Are you a parent of a student with special needs who is struggling with a math topic? Are you a teacher figuring out how to differentiate for a particular student on a math topic? Pose your question and I will offer suggestions. Share your question via email or in a comment below. I will respond to as many as I can in future mailbag posts.
Here is one from Doug:
You pointed out that what the student really needed to learn was counting money.
What insights do you have for reconciling the pressure of inclusion with the pressure of individual goals?
The purpose of special education as explained in IDEA:
The most important statute in IDEA is Purposes in Section 1400(d). The main purposes are:
- . . . to ensure that all children with disabilities have available to them a free appropriate public education that emphasizes special education and related services designed to meet their unique needs and prepare them for further education, employment and independent living”
In short, the purpose of special education is to prepare students for life after public education.
I worked with a family of a 7th grade student and the first step was to ask the parents to share the post-secondary goals. The mother replied that they hoped he could live independently and have a job. He likes working with cars so maybe in that area. In response I mapped out a long-range plan to prepare the student with the math skills needed for working with cars. Given the focus on working with cars measurement that is what dominated the plan (below).
The IEP goals and objectives are supposed to be aligned with the post-secondary goals. The IEP team doesn’t need to wait until age 16 to incorporate this alignment. Students who are more severely impacted by a disability need as much time as they can get to prepare for life!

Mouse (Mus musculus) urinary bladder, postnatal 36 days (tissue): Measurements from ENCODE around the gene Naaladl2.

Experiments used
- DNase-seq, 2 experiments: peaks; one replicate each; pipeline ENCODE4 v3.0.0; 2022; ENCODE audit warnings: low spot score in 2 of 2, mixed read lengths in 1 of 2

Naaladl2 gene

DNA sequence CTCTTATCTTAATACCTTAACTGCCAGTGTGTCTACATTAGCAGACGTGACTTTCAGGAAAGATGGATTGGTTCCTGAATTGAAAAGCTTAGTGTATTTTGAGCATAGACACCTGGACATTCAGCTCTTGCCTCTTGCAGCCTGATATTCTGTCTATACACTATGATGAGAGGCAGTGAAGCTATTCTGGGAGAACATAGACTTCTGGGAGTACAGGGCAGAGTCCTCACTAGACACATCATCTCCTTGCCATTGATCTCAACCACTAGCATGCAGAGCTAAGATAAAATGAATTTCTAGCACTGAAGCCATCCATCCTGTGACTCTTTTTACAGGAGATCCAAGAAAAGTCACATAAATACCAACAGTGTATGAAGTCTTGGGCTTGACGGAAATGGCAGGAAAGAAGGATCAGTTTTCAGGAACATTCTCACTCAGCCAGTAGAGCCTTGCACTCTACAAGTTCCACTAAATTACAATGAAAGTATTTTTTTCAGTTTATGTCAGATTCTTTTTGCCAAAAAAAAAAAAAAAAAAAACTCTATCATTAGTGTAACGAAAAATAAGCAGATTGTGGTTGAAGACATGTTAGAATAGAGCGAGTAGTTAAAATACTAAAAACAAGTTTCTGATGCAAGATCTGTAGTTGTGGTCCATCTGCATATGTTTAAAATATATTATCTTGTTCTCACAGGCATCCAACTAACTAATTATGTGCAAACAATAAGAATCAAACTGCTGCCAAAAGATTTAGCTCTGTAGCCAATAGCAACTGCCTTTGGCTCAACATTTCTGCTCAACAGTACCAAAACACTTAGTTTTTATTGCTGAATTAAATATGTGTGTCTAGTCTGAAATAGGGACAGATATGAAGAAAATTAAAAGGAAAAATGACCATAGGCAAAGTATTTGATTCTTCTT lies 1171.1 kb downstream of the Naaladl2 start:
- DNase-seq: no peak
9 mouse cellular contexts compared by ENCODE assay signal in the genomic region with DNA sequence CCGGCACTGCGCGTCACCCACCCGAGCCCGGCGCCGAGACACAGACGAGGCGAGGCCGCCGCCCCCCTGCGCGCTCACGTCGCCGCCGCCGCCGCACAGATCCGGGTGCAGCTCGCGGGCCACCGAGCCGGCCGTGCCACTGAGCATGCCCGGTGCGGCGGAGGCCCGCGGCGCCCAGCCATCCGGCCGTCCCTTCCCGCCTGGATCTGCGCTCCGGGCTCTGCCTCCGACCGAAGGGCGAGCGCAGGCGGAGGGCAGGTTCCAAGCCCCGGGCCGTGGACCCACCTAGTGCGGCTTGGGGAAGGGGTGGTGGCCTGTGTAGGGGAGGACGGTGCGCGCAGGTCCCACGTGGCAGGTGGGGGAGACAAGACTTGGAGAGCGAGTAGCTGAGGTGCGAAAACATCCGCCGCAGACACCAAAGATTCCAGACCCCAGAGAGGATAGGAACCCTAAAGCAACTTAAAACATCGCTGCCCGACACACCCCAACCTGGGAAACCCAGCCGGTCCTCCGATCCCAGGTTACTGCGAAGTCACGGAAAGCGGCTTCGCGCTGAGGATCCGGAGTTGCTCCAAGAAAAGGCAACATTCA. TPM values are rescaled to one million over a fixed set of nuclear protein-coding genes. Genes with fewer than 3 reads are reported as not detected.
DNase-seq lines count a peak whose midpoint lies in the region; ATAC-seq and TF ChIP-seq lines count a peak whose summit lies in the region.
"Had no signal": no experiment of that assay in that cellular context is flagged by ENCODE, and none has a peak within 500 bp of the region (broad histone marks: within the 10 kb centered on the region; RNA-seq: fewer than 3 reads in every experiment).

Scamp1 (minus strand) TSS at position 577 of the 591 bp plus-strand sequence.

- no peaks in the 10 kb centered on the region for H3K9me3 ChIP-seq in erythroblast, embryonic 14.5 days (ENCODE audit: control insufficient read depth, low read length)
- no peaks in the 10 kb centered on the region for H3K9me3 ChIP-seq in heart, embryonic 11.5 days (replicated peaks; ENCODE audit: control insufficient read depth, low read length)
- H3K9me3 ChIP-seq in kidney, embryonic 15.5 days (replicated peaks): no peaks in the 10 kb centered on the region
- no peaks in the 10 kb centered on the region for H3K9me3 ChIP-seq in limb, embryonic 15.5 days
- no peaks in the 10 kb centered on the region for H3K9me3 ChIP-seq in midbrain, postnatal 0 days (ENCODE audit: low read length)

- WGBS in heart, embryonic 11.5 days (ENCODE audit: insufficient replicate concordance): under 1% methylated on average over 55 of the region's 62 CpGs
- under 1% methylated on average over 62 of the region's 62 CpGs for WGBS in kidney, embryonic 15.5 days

With all of this in mind, I will reply to the question. If the IEP team is focusing on preparing a student for post-secondary life then programming and services should be aligned accordingly. The main push for this should, in my opinion, come from the parents because this is all about their child. They will be the ones dealing with the outcomes of the education of their child, for better or worse.
If the student needs more small group or individual instruction for math or academics I would focus on a balance between the more isolated settings for crucial academic content vs courses that may more amenable to a general ed setting to allow the socializing and interaction with “non-disabled peers.” I recently completed a report for a math evaluation that involved this very situation. One recommendation was to provide the small group pull out support for math and English while providing full inclusion in gym, art and science (in which labs and group work was prevalent).
If you are an educator my suggestion is to ask the parents to share their ideas regarding post-secondary life. In fact, just this morning I had a conversation with a mother whose student was struggling with the traditional math sequence. We discussed post-secondary goals and she was welcoming of the idea of aligning her son’s math education with what he would likely be doing after high school (which was not college).